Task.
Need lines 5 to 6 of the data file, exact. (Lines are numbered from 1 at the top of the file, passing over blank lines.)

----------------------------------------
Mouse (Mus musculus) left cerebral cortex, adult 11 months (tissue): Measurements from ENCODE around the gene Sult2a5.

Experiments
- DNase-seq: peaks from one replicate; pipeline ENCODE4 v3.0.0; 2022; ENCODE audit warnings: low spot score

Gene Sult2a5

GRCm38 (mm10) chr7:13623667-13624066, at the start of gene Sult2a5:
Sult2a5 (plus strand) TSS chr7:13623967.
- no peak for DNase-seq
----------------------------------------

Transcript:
GRCm38 (mm10) chr7:13623667-13624066, at the start of gene Sult2a5:
Sult2a5 (plus strand) TSS chr7:13623967.